But some others say that there is no ground of complaint, because the laws and institutions of Ireland are, in the main, the same as the laws and institutions of England and Scotland. They say, for example, that if there be an Established Church in Ireland there is one in England and one in Scotland, and that Nonconformists are very numerous both in England and in Scotland; but they seem to forget this fact, that the Church in England or the Church in Scotland is not in any sense a foreign Church—that it has not been imposed in past times, and is not maintained by force—that it is not in any degree the symbol of conquest—that it is not the Church of a small minority, absorbing the ecclesiastical revenues and endowments of a whole kingdom; and they omit to remember or to acknowledge that if any Government attempted to plant by force the Episcopal Church in Scotland or the Catholic Church in England, the disorders and discontent which have prevailed in Ireland would be witnessed with tenfold intensity and violence in Great Britain. And these persons whom I am describing also say that the land laws in Ireland are the same as the land laws in England. It would be easy to show that the land laws in England are bad enough, and that but for the outlet of the population, afforded by our extraordinary manufacturing industry, the condition of England would in all probability become quite as bad as the condition of Ireland has been; but if the countries differ with regard to land and the management of it in their customs, may it not be reasonable that they should also differ in their laws?

In Ireland the landowner is the creature of conquest, not of conquest of eight hundred years ago, but of conquest completed only two hundred years ago; and it may be well for us to remember, and for all Englishmen to remember, that succeeding that transfer of the land to the new-comers from Great Britain, there followed a system of law, known by the name of the Penal Code, of the most ingenious cruelty, and such as, I believe, has never in modern times been inflicted on any Christian people. Unhappily, on this account, the wound which was opened by the conquest has never been permitted to be closed, and thus we have had landowners in Ireland of a different race, of a different religion, and of different ideas from the great bulk of the people, and there has been a constant and bitter war between the owners and occupiers of the soil. Now, up to this point I suppose that oven the gentlemen who were dining together the other evening in Belfast would probably agree with me, because what I have stated is mere matter of notorious history, and to be found in every book which has treated of the course of Irish affairs during the last two hundred years. But I think they would agree with me even further than this. They would say that Ireland is a land which has been torn by religious factions, and torn by these factions at least in the North as much as in the South; and I think they would be doing less than justice to the inhabitants of the North if they said that they had in any degree come short of the people of the South in the intensity of their passionate feelings with regard to their Church.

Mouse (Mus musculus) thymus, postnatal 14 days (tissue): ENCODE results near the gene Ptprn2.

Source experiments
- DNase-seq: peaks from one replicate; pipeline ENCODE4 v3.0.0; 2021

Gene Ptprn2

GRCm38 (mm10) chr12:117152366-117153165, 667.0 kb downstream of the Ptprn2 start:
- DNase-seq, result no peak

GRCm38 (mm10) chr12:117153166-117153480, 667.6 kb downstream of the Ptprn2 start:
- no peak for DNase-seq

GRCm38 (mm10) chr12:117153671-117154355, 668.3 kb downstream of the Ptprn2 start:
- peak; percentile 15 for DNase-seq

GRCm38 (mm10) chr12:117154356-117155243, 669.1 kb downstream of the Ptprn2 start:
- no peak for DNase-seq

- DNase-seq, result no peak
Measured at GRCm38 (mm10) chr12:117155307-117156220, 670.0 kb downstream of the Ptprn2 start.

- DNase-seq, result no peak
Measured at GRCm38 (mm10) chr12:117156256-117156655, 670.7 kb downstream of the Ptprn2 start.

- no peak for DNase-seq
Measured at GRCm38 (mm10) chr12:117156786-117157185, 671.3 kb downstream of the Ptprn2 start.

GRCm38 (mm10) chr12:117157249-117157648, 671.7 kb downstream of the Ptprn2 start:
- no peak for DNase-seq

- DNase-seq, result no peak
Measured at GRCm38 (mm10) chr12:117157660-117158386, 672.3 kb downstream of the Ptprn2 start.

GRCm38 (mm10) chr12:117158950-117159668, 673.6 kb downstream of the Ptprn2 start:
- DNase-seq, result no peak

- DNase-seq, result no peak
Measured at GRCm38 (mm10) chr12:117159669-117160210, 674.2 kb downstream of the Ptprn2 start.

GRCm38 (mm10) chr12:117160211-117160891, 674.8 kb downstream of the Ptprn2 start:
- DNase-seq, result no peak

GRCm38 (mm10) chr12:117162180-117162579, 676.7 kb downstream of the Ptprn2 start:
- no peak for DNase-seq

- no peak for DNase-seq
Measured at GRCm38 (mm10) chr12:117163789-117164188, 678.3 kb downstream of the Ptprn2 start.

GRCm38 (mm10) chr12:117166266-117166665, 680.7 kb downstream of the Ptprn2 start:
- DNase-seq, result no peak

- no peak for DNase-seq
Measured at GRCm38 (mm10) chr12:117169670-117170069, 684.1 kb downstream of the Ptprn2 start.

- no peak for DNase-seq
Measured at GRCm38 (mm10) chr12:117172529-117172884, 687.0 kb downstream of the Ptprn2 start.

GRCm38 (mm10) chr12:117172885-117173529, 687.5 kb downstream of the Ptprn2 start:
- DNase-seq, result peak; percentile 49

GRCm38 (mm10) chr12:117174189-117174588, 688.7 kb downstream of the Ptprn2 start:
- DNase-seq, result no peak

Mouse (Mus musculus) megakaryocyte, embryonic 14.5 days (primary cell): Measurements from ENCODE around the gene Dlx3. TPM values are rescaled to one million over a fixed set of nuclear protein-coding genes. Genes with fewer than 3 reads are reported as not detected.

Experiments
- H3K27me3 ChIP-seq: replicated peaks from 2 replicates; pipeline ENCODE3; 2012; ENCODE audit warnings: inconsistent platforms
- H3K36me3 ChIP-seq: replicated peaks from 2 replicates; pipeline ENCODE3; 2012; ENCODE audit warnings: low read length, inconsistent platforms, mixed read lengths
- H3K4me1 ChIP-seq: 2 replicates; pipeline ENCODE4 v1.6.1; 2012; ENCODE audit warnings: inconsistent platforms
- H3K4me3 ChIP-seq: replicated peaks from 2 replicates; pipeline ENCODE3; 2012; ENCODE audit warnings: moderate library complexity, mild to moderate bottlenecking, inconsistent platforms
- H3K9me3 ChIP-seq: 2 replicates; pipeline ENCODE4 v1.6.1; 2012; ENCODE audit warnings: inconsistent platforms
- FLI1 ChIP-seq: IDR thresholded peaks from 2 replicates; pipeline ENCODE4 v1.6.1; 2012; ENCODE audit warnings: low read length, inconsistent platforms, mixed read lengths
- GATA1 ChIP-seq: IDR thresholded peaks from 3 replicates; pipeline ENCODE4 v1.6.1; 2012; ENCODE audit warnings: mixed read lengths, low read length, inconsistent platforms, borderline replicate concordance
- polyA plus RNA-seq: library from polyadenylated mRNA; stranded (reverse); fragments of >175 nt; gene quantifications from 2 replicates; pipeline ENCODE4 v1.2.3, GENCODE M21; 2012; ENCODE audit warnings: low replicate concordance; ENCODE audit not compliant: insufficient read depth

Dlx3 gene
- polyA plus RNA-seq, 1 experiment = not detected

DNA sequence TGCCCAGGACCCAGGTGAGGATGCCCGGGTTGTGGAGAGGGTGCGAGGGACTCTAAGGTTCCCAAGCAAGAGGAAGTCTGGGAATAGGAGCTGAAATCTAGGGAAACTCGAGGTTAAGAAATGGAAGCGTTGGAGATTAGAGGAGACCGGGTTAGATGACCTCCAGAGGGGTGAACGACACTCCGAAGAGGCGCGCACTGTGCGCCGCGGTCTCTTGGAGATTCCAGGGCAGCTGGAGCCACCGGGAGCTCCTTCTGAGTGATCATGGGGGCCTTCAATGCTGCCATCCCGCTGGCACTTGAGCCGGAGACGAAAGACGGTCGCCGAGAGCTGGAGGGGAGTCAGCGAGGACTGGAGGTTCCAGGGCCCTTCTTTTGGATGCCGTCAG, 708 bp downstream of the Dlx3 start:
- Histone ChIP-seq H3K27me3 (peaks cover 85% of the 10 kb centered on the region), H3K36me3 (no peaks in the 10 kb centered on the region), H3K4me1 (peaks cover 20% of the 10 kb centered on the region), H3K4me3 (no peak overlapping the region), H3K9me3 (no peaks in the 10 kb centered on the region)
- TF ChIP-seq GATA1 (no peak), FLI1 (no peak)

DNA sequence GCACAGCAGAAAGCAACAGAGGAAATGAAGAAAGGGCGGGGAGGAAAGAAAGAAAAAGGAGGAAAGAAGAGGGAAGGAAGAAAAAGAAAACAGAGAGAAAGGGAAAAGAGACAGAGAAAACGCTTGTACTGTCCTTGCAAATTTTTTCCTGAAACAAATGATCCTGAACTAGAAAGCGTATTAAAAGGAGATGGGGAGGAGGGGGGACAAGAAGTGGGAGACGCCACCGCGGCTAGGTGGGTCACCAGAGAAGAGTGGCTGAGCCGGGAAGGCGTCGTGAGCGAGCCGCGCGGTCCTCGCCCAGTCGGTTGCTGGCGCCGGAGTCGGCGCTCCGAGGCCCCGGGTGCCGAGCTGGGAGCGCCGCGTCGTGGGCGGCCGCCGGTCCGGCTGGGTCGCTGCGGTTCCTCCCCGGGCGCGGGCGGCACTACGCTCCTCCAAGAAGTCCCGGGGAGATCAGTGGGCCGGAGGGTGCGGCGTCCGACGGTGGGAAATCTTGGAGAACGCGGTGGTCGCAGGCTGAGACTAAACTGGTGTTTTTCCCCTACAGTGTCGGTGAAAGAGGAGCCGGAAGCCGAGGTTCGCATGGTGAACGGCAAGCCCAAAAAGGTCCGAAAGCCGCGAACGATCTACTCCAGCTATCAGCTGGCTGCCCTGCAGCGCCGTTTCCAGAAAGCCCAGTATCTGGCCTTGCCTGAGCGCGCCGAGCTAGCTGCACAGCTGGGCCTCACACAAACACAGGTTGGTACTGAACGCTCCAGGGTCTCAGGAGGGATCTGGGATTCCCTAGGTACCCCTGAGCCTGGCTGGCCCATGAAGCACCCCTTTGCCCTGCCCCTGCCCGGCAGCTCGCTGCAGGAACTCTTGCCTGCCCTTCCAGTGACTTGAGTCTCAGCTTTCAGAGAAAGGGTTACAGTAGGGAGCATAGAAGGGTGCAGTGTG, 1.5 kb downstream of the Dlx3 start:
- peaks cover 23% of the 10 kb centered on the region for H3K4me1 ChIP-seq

But Ireland has been more than this—it has been a land of evictions—a word which, I suspect, is scarcely known in any other civilized country. It is a country from which thousands of families have been driven by the will of the landowners and the power of the law. It is a country where have existed, to a great extent, those dread tribunals known by the common name of secret societies, by which, in pursuit of what some men have thought to be justice, there have been committed crimes of appalling guilt in the eye of the whole world. It is a country, too, in which—and it is the only Christian country of which it may be said for some centuries past—it is a country in which a famine of the most desolating character has prevailed even during our own time. I think I was told in 1849, as I stood in the burial-ground at Skibbereen, that at least 400 people who had died of famine were buried within the quarter of an acre of ground on which I was then looking. It is a country, too, from which there has been a greater emigration by sea within a given time than has been known at any time from any other country in the world. It is a country where there has been, for generations past, a general sense of wrong, out of which has grown a state of chronic insurrection; and at this very moment when I speak, the general safeguard of constitutional liberty is withdrawn, and we meet in this hall, and I speak here tonight, rather by the forbearance and permission of the Irish executive than under the protection of the common safeguards of the rights and liberties of the people of the United Kingdom.